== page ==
KUALA LUMPUR: Malaysia's coordinating minister for COVID-19 immunisation programme Khairy Jamaluddin dismissed accusations that the federal government has stonewalled attempts by state governments to procure vaccines.
In a statement on Wednesday (Apr 21), Mr Khairy said claims by opposition leader Anwar Ibrahim that Selangor had "waited for months" for federal approval to purchase vaccines were not true.
"In my discussion with the Selangor chief minister, he had stated verbally Selangor's plan to purchase vaccines."
"I had given a positive response. Even so, I have not received any official request from the state government until now," he said.
On Tuesday, Mr Anwar claimed that the federal government had stonewalled attempts by the Selangor and Sarawak state governments as well as private entities to procure their own government-approved vaccine supplies.
The Selangor government is led by Mr Anwar's Parti Keadilan Rakyat.
In response, Mr Khairy said he had had a few engagement sessions with Sarawak's deputy chief minister Douglas Uggah Embas and informed the latter that the federal supply was sufficient to sustain the immunisation programme in Sarawak.
The minister added that he had responded positively to the Sarawak state government's plan to purchase vaccines, but on condition that the vaccines had to be registered with the National Pharmaceutical Regulatory Authority.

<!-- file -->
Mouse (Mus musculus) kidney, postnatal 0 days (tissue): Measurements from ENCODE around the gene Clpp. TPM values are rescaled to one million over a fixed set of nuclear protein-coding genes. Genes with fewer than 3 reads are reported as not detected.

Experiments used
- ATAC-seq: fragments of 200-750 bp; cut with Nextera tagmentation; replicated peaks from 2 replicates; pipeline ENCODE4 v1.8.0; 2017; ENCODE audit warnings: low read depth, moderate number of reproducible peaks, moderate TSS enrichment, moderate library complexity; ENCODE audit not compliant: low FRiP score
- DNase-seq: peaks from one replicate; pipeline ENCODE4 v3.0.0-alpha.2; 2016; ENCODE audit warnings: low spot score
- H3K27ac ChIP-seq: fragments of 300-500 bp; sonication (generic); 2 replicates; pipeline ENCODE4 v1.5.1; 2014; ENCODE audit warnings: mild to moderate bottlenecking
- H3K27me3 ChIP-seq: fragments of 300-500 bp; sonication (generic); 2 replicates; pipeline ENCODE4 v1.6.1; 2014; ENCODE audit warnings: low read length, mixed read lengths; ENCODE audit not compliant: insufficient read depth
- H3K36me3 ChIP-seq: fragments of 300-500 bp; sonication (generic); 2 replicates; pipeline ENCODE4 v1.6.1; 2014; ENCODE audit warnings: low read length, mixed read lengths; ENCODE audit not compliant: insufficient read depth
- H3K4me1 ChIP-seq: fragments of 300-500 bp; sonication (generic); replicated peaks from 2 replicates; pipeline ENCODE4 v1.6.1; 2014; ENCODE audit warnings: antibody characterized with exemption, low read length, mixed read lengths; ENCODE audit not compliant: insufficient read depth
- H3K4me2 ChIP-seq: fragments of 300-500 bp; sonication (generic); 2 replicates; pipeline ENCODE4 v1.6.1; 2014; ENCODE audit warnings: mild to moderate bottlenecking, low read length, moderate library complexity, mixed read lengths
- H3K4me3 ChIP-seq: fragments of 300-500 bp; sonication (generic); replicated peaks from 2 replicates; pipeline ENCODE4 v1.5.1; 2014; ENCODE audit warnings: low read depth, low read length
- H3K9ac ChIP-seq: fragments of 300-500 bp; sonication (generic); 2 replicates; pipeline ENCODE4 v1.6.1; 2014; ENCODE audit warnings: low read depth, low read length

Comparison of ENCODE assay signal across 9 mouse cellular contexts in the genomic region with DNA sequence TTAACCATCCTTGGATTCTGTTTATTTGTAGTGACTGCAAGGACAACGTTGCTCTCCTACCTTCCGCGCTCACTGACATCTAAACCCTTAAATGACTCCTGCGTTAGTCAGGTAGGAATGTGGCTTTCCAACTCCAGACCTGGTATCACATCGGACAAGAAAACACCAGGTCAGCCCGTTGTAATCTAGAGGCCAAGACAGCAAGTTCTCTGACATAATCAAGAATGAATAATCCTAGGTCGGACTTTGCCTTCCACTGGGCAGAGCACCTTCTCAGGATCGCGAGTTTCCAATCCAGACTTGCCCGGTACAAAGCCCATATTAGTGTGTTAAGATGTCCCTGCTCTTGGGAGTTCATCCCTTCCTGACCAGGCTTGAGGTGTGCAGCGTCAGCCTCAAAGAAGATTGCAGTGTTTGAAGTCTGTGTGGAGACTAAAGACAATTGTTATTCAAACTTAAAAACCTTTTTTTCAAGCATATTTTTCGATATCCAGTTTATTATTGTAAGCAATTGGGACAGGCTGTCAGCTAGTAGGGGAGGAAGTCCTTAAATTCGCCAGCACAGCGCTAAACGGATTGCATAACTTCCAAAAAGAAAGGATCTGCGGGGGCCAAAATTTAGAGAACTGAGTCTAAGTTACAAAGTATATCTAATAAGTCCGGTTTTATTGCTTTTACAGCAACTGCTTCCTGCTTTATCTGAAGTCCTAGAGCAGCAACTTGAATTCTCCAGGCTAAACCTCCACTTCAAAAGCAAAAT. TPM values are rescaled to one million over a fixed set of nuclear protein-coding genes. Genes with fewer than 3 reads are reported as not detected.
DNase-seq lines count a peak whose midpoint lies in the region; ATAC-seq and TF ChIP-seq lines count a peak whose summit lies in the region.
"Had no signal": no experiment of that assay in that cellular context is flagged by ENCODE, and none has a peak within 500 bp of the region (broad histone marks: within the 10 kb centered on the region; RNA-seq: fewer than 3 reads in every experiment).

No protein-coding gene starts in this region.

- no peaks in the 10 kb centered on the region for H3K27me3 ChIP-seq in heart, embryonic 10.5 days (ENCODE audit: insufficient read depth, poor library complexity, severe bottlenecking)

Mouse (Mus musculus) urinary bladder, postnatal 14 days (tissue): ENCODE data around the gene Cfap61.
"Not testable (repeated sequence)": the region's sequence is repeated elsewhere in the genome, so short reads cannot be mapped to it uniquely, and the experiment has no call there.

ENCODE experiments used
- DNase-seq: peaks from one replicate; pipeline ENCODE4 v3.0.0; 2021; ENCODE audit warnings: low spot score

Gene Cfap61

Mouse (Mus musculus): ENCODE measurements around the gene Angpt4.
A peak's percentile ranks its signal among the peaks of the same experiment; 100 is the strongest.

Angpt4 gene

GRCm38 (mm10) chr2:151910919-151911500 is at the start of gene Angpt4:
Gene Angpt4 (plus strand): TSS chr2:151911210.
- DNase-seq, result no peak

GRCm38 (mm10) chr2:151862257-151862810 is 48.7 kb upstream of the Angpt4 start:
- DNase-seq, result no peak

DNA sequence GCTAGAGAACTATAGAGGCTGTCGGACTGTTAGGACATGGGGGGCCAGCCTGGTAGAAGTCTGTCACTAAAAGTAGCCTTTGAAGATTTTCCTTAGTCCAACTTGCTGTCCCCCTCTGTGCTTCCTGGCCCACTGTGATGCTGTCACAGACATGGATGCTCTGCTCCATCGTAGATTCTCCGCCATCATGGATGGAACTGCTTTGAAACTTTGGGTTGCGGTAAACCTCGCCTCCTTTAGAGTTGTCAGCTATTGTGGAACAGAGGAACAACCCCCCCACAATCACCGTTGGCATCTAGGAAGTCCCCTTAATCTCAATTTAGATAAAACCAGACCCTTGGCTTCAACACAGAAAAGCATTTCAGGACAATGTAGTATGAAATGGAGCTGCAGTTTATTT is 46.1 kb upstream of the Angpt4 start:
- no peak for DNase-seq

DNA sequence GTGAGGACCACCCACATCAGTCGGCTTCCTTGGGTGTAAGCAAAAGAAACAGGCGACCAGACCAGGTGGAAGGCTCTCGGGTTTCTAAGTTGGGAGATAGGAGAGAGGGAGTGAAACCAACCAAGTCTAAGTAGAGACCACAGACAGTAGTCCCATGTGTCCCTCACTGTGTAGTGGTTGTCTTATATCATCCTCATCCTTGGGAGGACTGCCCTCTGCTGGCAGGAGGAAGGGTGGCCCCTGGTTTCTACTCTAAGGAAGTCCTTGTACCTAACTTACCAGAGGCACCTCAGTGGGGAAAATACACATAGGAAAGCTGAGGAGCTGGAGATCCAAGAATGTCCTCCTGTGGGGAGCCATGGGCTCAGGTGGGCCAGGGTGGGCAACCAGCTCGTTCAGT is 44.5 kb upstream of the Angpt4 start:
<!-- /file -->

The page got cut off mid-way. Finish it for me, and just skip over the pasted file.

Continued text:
Mr Khairy, who is also Science, Technology and Innovation Minister, explained that the country's immunisation programme was being carried out in phases since Feb 14, as announced previously.
"The immunisation programme's planning was made taking into account vaccine delivery schedules given by the manufacturers. These schedules were also announced before," he said.
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He reiterated that Malaysia's vaccine supplies would ramp up starting from June, in line with the start of the country's third phase of mass vaccination.
"I am always open to questions, criticism and investigation," Mr Khairy said in his statement, explaining that he had shown vaccine purchase contracts and delivery schedules to the Malaysian parliament's Public Accounts Committee earlier this year.
The minister said he had also held an engagement session with opposition Members of Parliament on the national immunisation plan on Mar 19, adding that Mr Anwar was not present at this session.
Malaysia hoped to achieve herd immunity through vaccinating 80 per cent of its 32 million population. The first phase of the immunisation programme involved politicians and frontliners.
The second phase of Malaysia's COVID-19 immunisation programme began on Monday, targeting over 3 million registered senior citizens and those with disabilities and co-morbidities.
More than 9 million people have registered for vaccination thus far, about a third of the 80 per cent goal.